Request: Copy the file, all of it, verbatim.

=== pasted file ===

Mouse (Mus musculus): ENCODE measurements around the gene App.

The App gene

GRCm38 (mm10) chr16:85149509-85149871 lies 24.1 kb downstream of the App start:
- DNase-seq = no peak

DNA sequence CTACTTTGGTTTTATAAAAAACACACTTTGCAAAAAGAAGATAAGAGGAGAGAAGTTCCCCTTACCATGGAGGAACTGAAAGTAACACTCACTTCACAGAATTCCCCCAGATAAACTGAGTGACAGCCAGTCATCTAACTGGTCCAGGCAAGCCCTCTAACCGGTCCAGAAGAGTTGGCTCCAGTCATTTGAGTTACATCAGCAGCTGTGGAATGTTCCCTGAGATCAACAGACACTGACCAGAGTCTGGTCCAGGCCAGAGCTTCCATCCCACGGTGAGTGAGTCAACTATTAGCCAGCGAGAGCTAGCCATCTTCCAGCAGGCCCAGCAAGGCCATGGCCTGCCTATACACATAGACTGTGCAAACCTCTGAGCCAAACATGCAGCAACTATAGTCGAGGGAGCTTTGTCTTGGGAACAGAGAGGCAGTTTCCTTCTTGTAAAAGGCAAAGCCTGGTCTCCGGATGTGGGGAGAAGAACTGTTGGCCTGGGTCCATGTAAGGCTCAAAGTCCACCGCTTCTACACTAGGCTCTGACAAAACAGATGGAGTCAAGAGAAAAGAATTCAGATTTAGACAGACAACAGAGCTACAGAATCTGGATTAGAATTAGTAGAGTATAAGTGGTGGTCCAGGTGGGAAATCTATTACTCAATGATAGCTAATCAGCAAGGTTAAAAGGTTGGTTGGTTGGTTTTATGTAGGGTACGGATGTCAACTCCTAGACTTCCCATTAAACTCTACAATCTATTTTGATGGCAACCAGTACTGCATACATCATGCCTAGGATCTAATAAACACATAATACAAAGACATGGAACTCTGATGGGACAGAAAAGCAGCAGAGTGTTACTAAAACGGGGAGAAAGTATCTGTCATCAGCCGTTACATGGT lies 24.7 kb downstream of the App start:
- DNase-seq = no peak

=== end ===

Mouse (Mus musculus): ENCODE measurements around the gene App.

The App gene

GRCm38 (mm10) chr16:85149509-85149871 lies 24.1 kb downstream of the App start:
- DNase-seq = no peak

DNA sequence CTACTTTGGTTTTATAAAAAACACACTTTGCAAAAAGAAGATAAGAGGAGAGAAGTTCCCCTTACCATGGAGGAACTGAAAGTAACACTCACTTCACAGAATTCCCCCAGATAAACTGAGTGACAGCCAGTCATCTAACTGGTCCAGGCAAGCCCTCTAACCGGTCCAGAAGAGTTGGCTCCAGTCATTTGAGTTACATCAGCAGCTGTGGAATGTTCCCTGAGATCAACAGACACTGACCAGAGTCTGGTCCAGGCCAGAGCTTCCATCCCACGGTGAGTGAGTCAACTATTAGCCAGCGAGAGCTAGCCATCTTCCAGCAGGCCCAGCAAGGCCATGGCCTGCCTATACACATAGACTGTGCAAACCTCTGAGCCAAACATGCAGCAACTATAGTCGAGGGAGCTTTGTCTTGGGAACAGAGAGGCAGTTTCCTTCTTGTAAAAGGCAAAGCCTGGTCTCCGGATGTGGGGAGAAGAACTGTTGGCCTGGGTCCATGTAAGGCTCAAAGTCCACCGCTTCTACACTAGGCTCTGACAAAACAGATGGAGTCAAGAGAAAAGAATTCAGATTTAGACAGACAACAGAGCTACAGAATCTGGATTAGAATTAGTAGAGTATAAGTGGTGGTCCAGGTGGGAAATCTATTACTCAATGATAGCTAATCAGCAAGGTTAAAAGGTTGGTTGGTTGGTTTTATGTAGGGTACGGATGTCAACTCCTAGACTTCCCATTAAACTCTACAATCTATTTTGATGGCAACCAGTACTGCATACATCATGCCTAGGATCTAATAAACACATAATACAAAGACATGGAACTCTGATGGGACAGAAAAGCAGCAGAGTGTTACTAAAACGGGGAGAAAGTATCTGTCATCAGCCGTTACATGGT lies 24.7 kb downstream of the App start:
- DNase-seq = no peak